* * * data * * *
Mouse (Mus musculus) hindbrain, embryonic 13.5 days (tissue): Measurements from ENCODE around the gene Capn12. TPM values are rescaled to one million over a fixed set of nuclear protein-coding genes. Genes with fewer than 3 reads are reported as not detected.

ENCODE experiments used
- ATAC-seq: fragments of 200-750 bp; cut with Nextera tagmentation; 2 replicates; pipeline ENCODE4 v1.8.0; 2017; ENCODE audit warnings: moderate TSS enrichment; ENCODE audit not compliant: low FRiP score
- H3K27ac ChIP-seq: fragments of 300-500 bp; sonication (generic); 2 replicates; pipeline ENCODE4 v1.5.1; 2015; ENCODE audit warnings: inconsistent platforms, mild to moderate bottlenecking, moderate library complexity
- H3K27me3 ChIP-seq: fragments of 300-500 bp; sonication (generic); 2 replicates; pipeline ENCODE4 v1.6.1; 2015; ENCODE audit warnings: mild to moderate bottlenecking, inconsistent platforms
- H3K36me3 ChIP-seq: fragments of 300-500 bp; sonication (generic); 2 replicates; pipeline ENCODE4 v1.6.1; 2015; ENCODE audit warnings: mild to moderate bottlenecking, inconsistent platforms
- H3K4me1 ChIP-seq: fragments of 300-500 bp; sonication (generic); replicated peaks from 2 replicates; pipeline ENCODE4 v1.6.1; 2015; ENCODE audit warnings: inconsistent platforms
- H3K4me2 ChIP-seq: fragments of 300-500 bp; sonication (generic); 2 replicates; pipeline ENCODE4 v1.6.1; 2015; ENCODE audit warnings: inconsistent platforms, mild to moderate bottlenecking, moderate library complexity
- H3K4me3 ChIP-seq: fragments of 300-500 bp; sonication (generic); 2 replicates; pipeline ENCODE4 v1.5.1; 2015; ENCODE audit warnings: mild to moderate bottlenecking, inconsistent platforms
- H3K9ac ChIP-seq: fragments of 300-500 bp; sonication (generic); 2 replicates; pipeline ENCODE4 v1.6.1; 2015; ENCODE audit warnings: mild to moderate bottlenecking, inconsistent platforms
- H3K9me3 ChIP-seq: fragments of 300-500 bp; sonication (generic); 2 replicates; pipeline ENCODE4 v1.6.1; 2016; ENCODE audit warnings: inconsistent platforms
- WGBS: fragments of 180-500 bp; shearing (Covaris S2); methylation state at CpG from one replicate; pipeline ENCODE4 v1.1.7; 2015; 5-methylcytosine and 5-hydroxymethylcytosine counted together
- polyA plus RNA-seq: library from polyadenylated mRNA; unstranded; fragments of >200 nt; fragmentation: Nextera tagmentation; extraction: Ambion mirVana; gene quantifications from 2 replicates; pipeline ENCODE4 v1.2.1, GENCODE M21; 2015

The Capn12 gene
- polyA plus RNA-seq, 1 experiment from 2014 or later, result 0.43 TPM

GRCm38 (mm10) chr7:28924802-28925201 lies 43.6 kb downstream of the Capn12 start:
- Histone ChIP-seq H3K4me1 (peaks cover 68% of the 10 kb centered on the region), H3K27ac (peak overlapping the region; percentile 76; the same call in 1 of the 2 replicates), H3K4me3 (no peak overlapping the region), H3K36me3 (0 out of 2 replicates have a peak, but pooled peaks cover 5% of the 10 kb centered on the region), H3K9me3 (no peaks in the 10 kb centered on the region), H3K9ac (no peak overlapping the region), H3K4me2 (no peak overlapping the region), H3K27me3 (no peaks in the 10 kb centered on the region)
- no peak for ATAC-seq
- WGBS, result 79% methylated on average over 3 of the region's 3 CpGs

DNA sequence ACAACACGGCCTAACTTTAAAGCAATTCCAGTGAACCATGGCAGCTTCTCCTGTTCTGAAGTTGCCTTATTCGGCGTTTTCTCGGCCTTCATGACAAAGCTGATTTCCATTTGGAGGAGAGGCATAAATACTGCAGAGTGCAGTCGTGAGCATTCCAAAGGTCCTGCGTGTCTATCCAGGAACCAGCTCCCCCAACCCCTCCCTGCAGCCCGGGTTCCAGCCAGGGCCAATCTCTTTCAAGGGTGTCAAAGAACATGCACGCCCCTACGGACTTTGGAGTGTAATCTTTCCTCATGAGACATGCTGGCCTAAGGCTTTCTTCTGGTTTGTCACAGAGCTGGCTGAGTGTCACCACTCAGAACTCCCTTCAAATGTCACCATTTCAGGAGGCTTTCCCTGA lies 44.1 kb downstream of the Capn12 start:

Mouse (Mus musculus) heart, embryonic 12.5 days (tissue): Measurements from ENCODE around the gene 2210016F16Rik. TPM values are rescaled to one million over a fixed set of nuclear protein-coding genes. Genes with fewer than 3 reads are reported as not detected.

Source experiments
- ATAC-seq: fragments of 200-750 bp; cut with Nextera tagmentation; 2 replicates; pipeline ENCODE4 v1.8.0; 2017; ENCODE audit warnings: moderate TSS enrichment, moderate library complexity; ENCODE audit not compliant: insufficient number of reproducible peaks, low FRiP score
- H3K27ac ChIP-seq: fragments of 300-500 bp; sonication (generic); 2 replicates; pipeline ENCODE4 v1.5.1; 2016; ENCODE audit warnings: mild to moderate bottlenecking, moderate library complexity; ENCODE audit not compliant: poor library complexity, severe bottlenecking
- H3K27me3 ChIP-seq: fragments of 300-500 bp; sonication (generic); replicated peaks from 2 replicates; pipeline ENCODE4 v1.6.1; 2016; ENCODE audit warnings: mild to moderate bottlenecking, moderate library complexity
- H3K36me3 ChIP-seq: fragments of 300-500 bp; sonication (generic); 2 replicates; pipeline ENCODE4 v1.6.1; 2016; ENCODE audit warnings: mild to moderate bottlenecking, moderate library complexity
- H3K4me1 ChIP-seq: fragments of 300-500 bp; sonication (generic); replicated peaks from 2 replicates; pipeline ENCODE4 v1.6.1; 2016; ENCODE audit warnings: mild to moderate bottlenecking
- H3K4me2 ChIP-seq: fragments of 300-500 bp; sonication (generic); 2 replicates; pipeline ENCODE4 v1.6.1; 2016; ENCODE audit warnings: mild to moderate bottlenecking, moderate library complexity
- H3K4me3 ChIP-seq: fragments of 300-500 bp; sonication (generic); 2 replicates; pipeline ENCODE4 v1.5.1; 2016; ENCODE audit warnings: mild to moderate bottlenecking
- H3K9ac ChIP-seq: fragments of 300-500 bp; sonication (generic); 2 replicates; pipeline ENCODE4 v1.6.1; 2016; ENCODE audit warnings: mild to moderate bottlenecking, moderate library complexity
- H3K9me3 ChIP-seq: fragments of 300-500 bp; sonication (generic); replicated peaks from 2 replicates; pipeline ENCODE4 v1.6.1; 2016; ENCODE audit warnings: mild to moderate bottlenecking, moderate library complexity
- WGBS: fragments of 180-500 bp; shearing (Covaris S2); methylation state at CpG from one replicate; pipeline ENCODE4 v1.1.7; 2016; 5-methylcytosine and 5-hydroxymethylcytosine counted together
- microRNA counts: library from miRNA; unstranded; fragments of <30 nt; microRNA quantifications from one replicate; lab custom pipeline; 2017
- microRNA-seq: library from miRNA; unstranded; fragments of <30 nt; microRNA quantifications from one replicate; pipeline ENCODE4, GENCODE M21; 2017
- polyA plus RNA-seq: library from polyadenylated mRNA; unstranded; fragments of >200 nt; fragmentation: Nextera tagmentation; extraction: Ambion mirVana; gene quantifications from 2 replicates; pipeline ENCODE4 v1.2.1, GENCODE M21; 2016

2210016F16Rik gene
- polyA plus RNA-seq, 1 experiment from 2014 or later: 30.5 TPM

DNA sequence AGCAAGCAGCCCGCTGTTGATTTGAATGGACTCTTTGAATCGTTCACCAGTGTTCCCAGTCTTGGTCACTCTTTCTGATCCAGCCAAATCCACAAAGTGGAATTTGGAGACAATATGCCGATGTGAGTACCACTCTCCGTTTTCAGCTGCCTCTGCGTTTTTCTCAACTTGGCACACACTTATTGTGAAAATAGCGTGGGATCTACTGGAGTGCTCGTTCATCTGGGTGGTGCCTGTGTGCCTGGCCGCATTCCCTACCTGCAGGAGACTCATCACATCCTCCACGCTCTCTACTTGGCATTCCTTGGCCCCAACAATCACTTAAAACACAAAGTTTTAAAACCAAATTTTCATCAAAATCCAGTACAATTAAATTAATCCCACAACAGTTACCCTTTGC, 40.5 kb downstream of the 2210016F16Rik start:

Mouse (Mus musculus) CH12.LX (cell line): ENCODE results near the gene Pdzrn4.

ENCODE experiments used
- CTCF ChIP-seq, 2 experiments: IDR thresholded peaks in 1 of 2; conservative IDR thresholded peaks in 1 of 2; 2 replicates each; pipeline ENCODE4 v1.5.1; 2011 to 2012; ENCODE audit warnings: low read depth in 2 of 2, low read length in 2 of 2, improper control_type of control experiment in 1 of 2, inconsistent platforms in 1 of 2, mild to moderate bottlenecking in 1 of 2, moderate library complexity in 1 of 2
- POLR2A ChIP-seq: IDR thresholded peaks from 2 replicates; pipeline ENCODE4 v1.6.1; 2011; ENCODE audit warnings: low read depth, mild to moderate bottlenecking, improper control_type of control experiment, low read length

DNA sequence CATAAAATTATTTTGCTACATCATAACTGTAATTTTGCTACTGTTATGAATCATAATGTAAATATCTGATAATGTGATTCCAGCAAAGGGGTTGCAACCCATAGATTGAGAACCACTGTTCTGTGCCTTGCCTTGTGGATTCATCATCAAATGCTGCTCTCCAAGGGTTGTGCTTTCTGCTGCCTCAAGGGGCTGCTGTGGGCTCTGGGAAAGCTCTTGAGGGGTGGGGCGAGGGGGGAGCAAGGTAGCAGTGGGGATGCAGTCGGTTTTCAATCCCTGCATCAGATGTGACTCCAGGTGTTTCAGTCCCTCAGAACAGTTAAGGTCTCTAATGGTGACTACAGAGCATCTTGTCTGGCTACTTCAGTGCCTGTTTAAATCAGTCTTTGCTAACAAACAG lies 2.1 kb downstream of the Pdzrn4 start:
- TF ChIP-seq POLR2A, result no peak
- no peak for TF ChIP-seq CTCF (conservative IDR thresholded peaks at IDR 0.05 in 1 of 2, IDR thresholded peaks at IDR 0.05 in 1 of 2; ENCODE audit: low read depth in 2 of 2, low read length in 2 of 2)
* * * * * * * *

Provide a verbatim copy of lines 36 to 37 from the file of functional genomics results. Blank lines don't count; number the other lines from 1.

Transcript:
2210016F16Rik gene
- polyA plus RNA-seq, 1 experiment from 2014 or later: 30.5 TPM